Keeping your banner fresh and interesting is a good way of catching the eye of visitors as they come to your site. Since Christmas I've been playing with my new favourite toy ... a Wacom drawing pad and have subsequently been playing around with producing banners/graphics and pictures...
Here's what I've learnt so far.
#1: You don't have to be an 'artist artist' to have a damn fine banner
As the recent poll at Maunderings of a 40k gamer proved ... great banner design has little to do with great artistic skill. If you can paint mini's, you can have a great banner design.
If you've got some spectacularly well painted character models that you're really proud of then you can go for a 'showpiece' banner. Get a quality photo of your best mini and then go through a banner maker program to do all the hard 'lettering' work for you!
Alternatively, if you are less happy with the quality of your mini's, you can always bunch them together in a dramatic 'scenario'. Take shots from the knees up at 'eye level' with a background of tanks... muchas fun!
#2: If you want to draw your banner ... keep it simple.
I've started multiple 40k paintings and drawings only to drop them 30% in because they are too complicated. The best idea is to keep it simple and play to your strengths. Do you have a good eye for portraits ... then do that, are you more of a 'graphic design artist' then stick to cool tanks. Play to your strengths.
#3: Remember to 'adjust levels' or curves on your photo's
This goes for mini-photography more than anything. You don't need an expensive software. Simply download GIMP2 from SourceForge for free (it's open source) ... open your jpg and crop and resize. Then choose the 'curves' option and adjust the contrast, light and colour levels to the best to suit your mini.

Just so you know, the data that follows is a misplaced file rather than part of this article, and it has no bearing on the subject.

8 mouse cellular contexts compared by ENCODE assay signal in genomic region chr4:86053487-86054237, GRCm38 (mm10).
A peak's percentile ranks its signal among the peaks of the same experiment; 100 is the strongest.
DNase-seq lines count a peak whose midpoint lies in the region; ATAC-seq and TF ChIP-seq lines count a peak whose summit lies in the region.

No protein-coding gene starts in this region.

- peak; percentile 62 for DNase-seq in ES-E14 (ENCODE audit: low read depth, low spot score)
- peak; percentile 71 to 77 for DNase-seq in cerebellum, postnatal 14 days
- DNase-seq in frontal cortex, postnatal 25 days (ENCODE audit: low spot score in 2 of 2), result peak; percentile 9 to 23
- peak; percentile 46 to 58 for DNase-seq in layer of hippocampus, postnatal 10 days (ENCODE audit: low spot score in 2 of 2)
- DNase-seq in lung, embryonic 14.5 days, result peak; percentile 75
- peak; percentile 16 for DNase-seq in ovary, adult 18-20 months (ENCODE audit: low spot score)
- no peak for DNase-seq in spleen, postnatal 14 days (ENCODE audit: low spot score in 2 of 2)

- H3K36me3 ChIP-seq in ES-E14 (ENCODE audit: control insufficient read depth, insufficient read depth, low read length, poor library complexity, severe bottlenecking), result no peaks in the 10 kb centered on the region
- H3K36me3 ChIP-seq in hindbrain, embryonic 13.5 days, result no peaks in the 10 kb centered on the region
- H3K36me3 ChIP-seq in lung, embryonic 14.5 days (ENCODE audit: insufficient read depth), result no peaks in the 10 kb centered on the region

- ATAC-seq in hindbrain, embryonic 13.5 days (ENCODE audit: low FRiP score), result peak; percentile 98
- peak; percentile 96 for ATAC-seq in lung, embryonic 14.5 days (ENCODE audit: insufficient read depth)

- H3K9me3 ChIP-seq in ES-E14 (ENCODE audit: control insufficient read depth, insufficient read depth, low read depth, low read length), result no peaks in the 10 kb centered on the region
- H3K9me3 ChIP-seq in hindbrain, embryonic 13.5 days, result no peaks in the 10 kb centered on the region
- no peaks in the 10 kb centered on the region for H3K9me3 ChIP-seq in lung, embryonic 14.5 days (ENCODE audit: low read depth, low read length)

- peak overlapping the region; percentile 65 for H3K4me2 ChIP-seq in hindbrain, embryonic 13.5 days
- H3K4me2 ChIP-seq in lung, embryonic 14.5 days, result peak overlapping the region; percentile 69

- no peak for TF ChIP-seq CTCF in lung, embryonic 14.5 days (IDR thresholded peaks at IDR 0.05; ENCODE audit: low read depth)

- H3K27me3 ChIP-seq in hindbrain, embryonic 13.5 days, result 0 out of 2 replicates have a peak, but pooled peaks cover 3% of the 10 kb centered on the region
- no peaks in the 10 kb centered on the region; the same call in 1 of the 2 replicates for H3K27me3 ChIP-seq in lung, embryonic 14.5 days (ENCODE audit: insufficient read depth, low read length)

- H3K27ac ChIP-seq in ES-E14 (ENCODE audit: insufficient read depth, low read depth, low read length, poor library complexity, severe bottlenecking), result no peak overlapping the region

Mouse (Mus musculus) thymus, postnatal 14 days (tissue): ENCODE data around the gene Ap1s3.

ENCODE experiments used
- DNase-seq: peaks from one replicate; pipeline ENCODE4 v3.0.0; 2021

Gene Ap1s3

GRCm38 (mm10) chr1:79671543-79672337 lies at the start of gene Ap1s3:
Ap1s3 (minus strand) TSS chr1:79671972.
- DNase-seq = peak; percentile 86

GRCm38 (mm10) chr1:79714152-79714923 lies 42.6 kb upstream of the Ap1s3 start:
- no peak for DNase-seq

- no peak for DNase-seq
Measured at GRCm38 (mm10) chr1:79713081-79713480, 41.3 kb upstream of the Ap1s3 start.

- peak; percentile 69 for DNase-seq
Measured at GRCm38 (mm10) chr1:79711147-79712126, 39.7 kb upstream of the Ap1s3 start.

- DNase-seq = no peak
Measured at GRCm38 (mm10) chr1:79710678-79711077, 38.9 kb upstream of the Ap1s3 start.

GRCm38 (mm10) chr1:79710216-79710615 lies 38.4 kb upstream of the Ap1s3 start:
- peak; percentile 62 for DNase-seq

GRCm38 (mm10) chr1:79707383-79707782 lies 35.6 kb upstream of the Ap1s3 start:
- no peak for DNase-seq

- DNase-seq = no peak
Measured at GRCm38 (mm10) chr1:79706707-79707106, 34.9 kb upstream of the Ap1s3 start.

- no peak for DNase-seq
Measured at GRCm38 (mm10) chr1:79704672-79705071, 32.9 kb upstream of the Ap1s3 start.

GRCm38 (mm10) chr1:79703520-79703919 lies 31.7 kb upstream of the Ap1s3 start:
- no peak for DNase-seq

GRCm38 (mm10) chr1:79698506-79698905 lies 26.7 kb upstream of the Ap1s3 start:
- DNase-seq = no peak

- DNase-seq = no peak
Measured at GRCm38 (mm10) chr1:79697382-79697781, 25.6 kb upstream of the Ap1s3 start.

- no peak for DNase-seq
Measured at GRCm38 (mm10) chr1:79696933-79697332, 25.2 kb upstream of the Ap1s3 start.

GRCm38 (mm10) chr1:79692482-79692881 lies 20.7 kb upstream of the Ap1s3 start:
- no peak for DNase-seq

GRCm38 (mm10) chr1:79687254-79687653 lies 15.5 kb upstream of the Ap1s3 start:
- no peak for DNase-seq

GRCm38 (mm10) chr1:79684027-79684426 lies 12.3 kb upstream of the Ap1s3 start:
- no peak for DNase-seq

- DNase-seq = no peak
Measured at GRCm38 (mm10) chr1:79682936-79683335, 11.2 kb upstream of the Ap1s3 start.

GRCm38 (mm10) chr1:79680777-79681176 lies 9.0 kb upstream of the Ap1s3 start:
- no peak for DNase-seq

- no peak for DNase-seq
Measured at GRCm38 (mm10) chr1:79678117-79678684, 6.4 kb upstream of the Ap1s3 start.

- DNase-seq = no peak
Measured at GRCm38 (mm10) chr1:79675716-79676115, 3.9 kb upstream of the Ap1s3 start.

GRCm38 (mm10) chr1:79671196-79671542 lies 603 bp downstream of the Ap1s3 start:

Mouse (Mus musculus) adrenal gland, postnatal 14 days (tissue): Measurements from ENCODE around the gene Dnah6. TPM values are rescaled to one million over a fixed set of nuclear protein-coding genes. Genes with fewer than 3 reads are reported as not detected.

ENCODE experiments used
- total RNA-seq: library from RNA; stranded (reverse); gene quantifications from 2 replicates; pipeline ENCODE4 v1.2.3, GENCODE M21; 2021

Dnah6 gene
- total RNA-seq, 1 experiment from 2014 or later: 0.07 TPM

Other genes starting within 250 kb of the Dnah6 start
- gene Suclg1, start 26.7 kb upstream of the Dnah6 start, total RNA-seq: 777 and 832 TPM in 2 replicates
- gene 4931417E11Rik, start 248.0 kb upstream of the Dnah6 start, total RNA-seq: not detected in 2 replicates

#4: And finally ... don't be afraid of cheating
We're not advocating plagarism here and copyright infringement is right out ... but grabbing a head shot from the interweb is a great way of 'tracing' your way to victory! Using 'layers', you can trace a sketch of the character on one layer over the source material on another. As an example, here's how I cheated my way to my most recent banner:
Step 1: Who do I want to draw?
I'll be back (stomping on the gays rights as I go....) Image curtosy of Sacramento Bee and will be removed on request.
Politicians and Sports People are great choices for photohunting in google. Actors are very recognisable and have generally got a 'photo-face' on them - not helpful. For this example I chose the world most favourite governor (and California's least) - Mr. Schwarzenegger.
Step 2: Insert, adjust and trace...
By dropping Arnie into a layer of his own and then creating a transparent layer over the top, I can quickly build up a portrait with his profile. Now, you'll noticed that the completed picture doesn't actually look that much like Arnie ... and that's the point - I don't want 'Arnie the Guardsmen' ... I want a separate image.
Step 3: Colours, Contrast and levels
Colouring in Arnie is then a 'painting by numbers routine. I can even use Arnie's original as my painting 'tablet' for colour selection. Build up the image and the environment around it.
Step 4: Research...
I've found plenty of great source material and inspiration out there. I've subscribed to 'ImagineFX' magazine and through them have found great resource pages like this one, on Henning Ludvigsen's SITE. Building up resources, source material and getting practice has never been easier ... thanks to the interweb.
So have a look at your current banner and think about how it talks about your site, your design and your aspiration ... (goodness only knows my site needs more housekeeping) ... and I hope the ideas above prove useful!